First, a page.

Switching gears from the aggressive and turbulent speed that it has been running with, Tangle becomes much more introspective during the fifth episode of the third season. After starting an escalating war with boys at a neighbouring school, Romeo (Lincoln Younes) finally feels the consequences of his actions, without any further occurrence. As he sits with a cricket bat, waiting in his house, a burden develops that engulfs Romeo and exposes him to the realisation of his actions. His relationship with his sister Gigi (Eva Lazzaro) and mother Ally (Justine Clarke) continue to be harmonious, proving evidence of maturation. After being turned down by Ally, Joe (Kick Gurry) decides to leave the house, and it is here where we see Romeo provide some genuine emotion and regret over his behaviour towards Joe.
Consequence seems to be an implicit theme of the episode. Christine (Catherine McClements) prepares for her election with her face in the papers as a happy, normal mother. In actuality, Christine’s solitary life is bleak, dark and solemn. Her controlling nature has driven her son Max (Blake Davis) and husband Tim (Joel Tobeck) away from the home emotionally adding to their physical distance. They left the home outside through circumstances out of her control, but her temperament further divides the distance even further. Her lioness, protective nature causes her to stumble, as she finds out that Nat (Kat Stewart) has been seeing the formerly (and possibly still presently) corrosive Chub (Dan Wyllie).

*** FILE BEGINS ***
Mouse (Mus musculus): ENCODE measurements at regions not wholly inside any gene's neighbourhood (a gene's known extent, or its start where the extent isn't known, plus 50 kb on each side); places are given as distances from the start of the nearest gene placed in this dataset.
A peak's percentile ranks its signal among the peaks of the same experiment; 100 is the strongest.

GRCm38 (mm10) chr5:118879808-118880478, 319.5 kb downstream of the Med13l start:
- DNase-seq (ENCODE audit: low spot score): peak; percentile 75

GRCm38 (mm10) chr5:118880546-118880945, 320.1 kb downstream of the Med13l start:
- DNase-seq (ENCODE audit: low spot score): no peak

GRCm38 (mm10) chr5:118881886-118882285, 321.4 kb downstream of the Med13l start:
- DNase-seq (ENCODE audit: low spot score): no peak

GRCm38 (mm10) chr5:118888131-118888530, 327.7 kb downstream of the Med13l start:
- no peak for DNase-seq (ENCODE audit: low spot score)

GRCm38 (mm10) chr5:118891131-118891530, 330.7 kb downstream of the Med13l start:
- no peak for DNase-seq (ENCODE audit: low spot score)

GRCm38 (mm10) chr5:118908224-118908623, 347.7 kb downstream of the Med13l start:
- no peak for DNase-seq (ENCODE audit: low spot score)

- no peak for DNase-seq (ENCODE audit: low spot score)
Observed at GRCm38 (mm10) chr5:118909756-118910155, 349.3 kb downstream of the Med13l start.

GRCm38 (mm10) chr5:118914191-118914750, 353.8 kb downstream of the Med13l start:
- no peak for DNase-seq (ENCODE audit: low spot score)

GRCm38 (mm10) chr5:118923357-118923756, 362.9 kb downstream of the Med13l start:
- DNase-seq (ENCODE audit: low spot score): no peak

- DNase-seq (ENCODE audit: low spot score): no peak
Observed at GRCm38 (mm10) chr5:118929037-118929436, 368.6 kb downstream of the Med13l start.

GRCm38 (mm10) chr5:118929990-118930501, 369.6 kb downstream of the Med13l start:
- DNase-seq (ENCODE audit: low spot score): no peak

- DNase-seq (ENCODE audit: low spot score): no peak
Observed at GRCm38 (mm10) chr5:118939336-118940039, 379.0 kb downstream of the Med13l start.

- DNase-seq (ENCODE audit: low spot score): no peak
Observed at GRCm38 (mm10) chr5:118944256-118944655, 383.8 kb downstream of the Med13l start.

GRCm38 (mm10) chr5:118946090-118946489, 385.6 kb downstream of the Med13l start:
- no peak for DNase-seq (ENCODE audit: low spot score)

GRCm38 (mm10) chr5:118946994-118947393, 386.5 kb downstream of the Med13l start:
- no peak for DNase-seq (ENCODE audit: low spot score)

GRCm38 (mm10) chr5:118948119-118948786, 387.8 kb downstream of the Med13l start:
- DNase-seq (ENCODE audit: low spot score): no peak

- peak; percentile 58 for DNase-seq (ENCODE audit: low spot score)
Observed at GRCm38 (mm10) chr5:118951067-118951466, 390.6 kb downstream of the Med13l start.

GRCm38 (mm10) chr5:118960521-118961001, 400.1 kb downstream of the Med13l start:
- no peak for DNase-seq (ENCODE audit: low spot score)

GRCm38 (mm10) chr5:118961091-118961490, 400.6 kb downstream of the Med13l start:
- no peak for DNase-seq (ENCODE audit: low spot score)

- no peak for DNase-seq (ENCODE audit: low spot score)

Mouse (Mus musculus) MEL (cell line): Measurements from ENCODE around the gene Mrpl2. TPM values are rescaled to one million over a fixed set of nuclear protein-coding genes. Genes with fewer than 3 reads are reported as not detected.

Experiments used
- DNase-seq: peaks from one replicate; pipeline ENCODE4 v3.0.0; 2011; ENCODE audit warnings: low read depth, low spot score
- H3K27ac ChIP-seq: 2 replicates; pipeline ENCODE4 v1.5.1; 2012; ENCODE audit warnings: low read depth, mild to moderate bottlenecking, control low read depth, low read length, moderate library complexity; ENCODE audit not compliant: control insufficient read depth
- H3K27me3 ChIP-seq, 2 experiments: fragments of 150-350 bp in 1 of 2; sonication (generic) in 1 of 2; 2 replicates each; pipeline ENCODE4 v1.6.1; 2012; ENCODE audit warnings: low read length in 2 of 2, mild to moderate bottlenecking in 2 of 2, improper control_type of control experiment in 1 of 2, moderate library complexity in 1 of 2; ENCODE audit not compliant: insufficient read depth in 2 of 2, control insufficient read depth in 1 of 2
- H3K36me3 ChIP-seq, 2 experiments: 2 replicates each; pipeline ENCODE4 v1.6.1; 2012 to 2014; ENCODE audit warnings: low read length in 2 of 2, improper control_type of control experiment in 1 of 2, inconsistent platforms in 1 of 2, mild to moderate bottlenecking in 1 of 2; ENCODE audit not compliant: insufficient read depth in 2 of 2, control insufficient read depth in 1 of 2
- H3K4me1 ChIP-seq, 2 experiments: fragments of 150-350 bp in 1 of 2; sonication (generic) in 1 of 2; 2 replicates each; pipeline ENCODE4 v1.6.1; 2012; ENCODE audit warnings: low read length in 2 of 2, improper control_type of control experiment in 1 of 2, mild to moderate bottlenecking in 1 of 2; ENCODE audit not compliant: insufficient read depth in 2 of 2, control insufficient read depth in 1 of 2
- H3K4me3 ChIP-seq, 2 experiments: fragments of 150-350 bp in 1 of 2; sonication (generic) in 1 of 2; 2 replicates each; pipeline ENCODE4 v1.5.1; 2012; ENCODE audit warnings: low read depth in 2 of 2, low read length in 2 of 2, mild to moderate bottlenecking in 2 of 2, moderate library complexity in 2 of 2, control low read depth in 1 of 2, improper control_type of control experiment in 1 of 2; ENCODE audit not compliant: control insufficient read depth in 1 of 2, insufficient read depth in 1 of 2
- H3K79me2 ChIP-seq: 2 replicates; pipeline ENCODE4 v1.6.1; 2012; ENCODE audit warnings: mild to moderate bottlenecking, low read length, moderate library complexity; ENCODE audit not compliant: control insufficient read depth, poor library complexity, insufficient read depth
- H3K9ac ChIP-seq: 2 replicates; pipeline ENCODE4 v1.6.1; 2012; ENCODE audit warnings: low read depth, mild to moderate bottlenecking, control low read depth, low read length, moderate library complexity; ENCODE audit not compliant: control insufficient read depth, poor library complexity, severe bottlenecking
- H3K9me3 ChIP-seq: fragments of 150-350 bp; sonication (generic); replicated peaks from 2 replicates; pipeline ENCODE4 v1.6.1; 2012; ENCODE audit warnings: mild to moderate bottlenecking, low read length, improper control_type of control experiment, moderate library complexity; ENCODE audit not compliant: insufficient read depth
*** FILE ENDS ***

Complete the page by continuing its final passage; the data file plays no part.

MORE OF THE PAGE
Nat has her own success with news of a job that would raise her profile. Wanting to celebrate, she finds herself at home with Chub, a glass of wine and in bed by midnight. Unsettled, Nat is completely unacquainted with the makings of a normal couple or family. Ultimately, she wants to celebrate with Ally and Max, but neither is interested, partly due to her recent egocentric behaviour.
Change slowly settles over the Kovac household as Ally begins a new job at Scienceworks, and has a cathartic fight with Gabriel (Matt Day). Their constant backwards and forwards relationship hits a climatic level, and it will be interesting to see where the final episode will take them.
A foreboding sense of explosion surrounds the episode thanks to Fiona Seres writing and Michael James Rowland’s exposing direction. Romeo’s actions results in tension that fuels a fascination with this exceptional series. Acting is pitch-perfect from Clarke, Stewart and McClements, with very good performances from Younes, Lazzaro and Davis.
Tangle airs 9.30pm on Sundays on Showcase. This review was first published on Onya Magazine.